He made me think of Peruvian Indians. We connected easily, even if he didn’t speak much English, and also his Chinese was poor (however, not worse than my Tibetan…). The yak-man’s helper was a shy 17-year-old guy, with a baseball hat and the same red brown skin.




In my imagination, I thought we would ride the yaks. After I had spent the first day near these two creatures, I realized how far off my imagination was.


If you wish to have a look at the photo album from the trek, please go here.


Yaks are fast and agile, and very free. They move easily on grass and rocks and spend the day grazing quietly all by themselves, but it’s not an easy task to gather them in the morning after they have spent the night away from the camp. They behave a bit like bulls, so it’s better to stay at a safe distance, as you can see below, in the very amateur video I took, in which the young yak-man brought them back and prepared them for the trail.


We walked along a river and past several nomad tents. We visited a few of them and had a little conversation with the women, who welcomed us inside.

I got to know how everything in these people’s lives come from yaks: the material from which snow-proof tents are made, the thick, resistant blankets fit for the Tibetan winters, and yak cheese and meat. Everything is sold at the markets and represent the major income for the nomads who raise these animals. At the center of each tent, there is a stove fueled by yak manure. A small altar with the photo of His Holiness the XIV Dalai Lama and offerings is always present.

We only met about ten people, but many yaks.





Hard to say!

The second day was tough for me. We went up, and it wasn’t too steep, but I realized that my walking performance was getting worse when the guide, who was walking ahead of me, started leaving me behind. He said I should take it easy; we would just keep following the river bed until we got to the sacred lake of the Green Tara.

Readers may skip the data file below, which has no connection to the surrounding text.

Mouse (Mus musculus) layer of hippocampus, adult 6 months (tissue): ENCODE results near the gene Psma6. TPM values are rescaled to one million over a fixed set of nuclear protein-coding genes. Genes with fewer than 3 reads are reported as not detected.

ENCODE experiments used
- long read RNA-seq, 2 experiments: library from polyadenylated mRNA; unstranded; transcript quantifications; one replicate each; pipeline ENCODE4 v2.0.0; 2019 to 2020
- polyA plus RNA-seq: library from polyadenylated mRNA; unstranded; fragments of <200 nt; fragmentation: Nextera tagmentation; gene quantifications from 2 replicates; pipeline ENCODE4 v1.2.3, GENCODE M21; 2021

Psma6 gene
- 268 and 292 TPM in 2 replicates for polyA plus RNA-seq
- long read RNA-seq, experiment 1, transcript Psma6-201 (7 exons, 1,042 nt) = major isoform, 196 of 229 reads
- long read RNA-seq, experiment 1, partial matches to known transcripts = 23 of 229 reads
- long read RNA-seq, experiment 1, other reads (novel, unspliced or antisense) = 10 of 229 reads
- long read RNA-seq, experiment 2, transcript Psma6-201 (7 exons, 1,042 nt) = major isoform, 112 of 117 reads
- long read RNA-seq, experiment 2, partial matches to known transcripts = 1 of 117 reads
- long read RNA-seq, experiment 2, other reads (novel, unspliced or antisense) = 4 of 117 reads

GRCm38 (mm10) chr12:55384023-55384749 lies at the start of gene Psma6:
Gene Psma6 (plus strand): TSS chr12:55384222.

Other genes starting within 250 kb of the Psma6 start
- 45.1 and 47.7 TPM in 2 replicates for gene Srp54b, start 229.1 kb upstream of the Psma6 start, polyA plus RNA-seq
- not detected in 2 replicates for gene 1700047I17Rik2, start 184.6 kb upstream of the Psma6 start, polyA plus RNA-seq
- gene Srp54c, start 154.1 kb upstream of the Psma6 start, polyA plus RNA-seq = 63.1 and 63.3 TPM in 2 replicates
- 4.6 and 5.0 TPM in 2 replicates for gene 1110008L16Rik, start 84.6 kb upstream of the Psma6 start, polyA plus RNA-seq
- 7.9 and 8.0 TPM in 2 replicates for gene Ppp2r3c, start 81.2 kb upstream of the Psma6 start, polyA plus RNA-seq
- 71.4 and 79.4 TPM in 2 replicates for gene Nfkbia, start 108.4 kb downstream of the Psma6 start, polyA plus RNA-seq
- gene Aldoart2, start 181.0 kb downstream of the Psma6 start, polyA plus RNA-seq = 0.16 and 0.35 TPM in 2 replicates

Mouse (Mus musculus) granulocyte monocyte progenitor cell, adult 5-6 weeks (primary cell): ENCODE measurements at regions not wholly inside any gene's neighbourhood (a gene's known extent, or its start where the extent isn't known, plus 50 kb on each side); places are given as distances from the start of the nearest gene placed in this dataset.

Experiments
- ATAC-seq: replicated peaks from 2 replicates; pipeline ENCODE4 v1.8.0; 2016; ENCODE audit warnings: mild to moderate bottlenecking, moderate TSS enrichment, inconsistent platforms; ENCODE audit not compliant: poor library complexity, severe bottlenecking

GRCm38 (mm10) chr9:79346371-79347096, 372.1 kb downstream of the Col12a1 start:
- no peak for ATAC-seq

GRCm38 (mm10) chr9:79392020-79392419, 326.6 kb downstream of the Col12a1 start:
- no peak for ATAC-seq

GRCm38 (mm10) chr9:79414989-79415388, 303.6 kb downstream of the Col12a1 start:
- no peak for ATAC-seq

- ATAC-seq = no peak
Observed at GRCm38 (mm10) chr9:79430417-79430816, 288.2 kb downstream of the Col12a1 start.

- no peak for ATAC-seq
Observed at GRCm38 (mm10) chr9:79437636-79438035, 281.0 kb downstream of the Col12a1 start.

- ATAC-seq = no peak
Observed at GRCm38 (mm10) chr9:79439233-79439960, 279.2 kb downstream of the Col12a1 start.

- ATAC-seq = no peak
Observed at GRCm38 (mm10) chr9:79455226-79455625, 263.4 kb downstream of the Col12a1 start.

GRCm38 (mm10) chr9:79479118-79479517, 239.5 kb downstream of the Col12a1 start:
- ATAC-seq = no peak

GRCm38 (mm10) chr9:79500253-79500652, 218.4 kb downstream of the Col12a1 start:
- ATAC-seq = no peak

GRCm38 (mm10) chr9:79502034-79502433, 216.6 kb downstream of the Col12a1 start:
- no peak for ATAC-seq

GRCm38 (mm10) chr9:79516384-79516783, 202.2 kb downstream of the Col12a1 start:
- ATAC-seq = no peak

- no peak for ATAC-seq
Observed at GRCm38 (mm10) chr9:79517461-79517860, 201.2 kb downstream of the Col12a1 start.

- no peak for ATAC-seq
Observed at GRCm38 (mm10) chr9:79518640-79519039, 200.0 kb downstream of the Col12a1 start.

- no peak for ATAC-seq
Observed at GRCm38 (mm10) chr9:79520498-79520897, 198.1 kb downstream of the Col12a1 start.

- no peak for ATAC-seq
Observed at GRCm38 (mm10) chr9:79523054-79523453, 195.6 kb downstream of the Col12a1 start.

Soon, I had lost sight of him. My legs were heavy, and for the first time on the whole trip, I started sipping oxygen. I was too slow, and for some reason, each step required way too much energy.

I decided to quit, sit on the grass and just enjoy being there with the grass and rocks, yaks all around me, and the sky so close.

I guess that at that point I started crying.

Was I crying for joy, for being up there in the clouds and the pure air (not too much air btw), and because I had finally made it to visit that place of my dreams? Or, was it an emotional release, assisted by the altitude?

I was still in that condition when Tashi, the guide, came back to see why I was taking so long. He was excited because he’d reached the lake already. He said it was close, and that I could make it, and helped get me back on my feet.

I trusted him. That’s his land, after all, and he was so happy to be there that I didn’t want to disappoint him by saying dull things like “I can’t move my legs anymore…”

I felt like we had entered another dimension that day. We didn’t see another human being for hours, and we couldn’t even hear any sounds around us. 

After getting more rest at the lake, we returned to the camp. Tashi got there an hour before me and started making rice for dinner. I didn’t need oxygen on the way back but needed to stop now and then to look at the landscape and imprint it on my mind.

A crew of four people who were apparently looking for something on the ground on a slope not far from our tent, stopped by and had tea with us. They wanted to know about me and asked a lot of questions in English. They told me they were collecting caterpillar fungus on the mountains because it’s used in Chinese medicine, and sells well at the markets.

The next morning , we packed everything and returned to Trubshi, where the yak-men lived. We spent time chatting with the yak-man’s wife and daughter at a tent near the village, where they were taking care of a few animals, and later had dinner at their house, which was decorated with traditional themes.

Their daughter is 24 and works in a textile factory near Lhasa.

That was my last day in Tibet. The following morning, I left from Lhasa airport and returned to Xiamen.

Those 13 days had been intense, and definitely the trek was my favourite part of the whole trip. 

Woman feeding a calf. On the background, the tool which is used to make yak cheese, and yak manure, which is used to fuel the stoves inside the tents.
Detail of the roof decoration of a Tibetan house in Trubshi Village, Tibet




Look at all the photos from the trek here!